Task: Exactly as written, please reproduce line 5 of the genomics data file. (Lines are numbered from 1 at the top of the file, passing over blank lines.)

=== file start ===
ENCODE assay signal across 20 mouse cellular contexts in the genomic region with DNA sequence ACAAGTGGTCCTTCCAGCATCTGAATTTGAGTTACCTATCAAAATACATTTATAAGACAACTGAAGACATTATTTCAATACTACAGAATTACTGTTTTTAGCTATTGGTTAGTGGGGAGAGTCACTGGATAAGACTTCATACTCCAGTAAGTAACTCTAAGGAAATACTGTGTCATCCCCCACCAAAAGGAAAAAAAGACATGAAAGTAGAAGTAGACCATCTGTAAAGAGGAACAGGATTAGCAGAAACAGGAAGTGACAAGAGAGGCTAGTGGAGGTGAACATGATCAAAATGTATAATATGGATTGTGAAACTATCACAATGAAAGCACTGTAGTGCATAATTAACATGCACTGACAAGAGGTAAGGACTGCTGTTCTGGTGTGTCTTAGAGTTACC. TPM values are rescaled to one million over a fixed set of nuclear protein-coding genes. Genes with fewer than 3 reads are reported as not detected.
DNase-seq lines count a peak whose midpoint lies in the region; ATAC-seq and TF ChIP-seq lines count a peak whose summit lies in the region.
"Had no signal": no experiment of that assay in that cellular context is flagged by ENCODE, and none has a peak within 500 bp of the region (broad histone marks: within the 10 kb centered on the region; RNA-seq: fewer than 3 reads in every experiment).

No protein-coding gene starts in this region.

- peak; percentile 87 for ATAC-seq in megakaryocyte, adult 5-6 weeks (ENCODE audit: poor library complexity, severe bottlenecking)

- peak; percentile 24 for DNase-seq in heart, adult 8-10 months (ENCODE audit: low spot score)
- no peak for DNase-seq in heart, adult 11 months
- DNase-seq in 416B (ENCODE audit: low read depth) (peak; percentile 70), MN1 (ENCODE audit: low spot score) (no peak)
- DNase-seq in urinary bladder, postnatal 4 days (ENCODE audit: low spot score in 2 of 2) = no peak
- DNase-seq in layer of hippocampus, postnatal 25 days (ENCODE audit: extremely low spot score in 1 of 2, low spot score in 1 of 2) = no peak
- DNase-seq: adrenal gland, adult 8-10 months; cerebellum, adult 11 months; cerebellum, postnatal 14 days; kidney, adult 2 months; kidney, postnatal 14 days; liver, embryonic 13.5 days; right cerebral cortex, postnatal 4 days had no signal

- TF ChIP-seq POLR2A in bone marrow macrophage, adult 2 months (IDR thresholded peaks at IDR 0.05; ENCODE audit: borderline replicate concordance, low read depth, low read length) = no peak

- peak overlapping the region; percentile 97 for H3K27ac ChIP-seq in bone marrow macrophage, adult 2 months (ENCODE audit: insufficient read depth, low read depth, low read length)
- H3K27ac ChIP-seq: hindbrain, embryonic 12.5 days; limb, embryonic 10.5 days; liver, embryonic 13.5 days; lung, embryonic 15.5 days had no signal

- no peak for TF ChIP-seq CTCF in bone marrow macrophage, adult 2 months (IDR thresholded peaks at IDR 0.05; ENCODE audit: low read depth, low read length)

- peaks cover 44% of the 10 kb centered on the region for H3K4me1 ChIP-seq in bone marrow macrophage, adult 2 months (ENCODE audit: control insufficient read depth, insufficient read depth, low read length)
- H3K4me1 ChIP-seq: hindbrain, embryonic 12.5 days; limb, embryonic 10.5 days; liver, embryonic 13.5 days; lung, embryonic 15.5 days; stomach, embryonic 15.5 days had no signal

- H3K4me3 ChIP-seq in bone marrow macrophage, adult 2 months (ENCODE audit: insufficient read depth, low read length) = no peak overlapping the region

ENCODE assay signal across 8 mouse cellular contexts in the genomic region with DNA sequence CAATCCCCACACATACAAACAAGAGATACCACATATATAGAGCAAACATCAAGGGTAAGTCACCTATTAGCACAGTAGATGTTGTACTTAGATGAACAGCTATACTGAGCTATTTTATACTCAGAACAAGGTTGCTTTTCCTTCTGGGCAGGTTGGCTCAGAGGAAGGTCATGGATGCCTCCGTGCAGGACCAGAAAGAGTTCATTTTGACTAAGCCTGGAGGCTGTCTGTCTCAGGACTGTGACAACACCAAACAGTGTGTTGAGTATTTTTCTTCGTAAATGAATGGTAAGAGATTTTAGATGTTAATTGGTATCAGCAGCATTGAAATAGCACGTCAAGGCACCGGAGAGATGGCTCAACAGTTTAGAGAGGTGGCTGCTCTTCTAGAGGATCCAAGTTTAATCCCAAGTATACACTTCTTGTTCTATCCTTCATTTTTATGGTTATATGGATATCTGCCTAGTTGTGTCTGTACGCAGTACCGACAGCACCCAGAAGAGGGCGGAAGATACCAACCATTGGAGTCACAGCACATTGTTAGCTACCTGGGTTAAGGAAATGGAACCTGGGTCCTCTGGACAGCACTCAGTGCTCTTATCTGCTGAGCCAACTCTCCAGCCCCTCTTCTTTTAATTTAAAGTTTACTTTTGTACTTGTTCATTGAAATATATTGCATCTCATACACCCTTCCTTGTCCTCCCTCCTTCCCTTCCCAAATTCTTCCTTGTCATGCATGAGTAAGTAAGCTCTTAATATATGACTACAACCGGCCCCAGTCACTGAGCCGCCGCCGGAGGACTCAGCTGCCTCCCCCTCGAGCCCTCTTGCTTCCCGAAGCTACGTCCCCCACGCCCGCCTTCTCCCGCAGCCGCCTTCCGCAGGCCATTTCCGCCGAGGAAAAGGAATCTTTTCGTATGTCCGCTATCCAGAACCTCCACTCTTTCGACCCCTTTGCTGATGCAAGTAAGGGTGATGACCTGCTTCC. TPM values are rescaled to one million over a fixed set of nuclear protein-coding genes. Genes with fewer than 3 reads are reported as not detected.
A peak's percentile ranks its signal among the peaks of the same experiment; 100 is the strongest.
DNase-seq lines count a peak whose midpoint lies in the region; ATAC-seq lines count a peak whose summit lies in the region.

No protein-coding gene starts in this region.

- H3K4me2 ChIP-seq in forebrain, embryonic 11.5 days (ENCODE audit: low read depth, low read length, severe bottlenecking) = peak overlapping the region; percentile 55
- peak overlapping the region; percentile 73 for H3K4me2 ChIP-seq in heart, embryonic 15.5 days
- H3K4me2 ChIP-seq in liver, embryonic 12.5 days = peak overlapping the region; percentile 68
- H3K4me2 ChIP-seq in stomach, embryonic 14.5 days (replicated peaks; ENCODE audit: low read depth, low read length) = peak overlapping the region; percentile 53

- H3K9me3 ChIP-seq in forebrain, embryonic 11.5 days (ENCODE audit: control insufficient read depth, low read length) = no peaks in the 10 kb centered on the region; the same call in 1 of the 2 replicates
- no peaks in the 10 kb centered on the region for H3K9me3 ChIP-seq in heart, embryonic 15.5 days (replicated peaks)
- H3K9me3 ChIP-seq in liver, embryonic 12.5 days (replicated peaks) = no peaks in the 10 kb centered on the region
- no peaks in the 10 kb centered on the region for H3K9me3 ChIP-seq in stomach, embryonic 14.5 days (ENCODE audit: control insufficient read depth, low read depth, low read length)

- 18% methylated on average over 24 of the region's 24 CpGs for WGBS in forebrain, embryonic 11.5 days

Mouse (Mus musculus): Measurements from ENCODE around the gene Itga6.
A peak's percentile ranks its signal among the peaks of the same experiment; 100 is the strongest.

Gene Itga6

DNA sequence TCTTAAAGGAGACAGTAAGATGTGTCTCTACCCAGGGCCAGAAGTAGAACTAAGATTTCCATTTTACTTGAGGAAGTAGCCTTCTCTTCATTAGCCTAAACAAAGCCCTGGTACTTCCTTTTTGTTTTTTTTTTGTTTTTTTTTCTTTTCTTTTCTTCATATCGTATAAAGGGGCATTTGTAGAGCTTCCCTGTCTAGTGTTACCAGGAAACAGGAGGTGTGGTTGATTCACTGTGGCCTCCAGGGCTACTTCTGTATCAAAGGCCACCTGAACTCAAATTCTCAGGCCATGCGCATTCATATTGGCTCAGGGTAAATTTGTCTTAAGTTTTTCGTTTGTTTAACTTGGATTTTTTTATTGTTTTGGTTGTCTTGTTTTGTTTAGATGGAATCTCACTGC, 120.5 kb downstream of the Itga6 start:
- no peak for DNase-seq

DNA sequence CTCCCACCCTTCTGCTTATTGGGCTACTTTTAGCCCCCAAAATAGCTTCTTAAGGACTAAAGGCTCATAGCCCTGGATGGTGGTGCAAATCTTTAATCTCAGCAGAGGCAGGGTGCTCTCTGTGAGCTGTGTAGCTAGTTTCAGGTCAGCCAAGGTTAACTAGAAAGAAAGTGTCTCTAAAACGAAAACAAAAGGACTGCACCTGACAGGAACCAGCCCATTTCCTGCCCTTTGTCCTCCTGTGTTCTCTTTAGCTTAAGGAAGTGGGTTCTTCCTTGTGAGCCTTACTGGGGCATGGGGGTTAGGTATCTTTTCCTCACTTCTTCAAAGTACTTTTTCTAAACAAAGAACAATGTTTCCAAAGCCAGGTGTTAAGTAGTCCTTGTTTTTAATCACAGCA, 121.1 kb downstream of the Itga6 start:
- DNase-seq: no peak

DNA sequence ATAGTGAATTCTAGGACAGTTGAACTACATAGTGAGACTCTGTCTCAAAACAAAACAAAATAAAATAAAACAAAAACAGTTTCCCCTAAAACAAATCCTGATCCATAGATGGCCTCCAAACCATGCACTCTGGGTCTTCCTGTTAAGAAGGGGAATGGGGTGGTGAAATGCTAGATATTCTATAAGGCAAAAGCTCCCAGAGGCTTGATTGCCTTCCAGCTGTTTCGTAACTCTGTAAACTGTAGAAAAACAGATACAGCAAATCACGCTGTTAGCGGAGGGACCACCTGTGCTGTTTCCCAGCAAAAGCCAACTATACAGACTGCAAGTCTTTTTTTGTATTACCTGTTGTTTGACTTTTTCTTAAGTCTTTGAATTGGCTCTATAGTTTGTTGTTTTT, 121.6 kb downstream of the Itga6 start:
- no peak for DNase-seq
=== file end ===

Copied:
- peak; percentile 87 for ATAC-seq in megakaryocyte, adult 5-6 weeks (ENCODE audit: poor library complexity, severe bottlenecking)